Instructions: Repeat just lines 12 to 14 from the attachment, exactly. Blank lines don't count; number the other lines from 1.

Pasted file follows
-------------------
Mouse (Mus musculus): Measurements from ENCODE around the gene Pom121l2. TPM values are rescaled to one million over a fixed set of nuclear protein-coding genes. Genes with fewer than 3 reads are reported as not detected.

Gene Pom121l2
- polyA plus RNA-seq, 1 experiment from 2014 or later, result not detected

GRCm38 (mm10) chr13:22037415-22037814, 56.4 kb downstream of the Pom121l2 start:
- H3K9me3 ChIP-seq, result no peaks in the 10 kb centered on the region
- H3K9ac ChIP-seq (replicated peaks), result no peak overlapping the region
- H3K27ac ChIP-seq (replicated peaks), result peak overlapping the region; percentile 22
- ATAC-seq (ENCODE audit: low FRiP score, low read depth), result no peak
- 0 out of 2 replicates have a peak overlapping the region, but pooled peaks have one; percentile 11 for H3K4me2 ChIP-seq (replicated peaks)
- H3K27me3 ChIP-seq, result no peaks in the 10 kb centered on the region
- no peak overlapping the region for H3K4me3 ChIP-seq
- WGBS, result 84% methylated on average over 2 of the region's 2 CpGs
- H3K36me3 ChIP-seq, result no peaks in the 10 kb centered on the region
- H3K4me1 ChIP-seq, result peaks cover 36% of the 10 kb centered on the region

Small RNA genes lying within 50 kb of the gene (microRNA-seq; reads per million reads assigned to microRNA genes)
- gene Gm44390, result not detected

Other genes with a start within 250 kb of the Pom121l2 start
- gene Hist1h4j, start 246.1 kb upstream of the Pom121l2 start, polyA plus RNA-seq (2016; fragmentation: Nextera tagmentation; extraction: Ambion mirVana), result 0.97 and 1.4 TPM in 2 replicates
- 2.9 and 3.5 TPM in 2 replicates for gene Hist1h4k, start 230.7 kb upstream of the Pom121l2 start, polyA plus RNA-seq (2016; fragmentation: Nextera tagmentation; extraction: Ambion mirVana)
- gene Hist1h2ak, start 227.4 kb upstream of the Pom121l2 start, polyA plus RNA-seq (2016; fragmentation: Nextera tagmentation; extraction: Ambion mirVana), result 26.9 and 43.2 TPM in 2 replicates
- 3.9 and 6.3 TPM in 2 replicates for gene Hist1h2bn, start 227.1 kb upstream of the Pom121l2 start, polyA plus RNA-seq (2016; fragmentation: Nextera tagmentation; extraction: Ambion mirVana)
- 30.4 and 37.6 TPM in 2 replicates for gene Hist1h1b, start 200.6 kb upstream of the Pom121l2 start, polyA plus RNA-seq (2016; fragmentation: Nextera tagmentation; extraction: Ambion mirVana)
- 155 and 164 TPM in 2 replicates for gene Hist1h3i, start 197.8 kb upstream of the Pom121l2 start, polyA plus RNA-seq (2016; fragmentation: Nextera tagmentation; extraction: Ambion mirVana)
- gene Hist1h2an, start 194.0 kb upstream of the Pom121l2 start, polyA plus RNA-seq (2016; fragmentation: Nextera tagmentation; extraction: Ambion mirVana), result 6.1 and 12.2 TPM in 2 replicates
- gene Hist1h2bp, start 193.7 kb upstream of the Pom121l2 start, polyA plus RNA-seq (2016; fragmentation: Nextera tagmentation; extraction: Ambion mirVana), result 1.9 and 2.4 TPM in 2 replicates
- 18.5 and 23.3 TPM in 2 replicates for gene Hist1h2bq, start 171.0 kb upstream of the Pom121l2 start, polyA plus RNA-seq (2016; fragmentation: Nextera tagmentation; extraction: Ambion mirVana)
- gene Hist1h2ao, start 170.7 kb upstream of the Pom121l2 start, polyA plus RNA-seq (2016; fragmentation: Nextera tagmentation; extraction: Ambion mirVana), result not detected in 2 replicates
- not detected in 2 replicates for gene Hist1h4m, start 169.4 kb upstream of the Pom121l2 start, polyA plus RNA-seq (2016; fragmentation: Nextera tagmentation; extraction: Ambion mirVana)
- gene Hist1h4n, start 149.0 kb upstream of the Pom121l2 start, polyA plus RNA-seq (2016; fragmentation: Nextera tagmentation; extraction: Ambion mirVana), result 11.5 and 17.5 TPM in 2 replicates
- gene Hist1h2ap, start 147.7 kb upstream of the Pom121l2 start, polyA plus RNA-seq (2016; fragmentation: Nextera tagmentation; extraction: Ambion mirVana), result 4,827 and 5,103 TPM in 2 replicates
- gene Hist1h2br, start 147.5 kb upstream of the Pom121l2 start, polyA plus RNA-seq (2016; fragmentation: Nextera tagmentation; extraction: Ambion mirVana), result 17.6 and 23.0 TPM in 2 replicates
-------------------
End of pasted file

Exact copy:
- WGBS, result 84% methylated on average over 2 of the region's 2 CpGs
- H3K36me3 ChIP-seq, result no peaks in the 10 kb centered on the region
- H3K4me1 ChIP-seq, result peaks cover 36% of the 10 kb centered on the region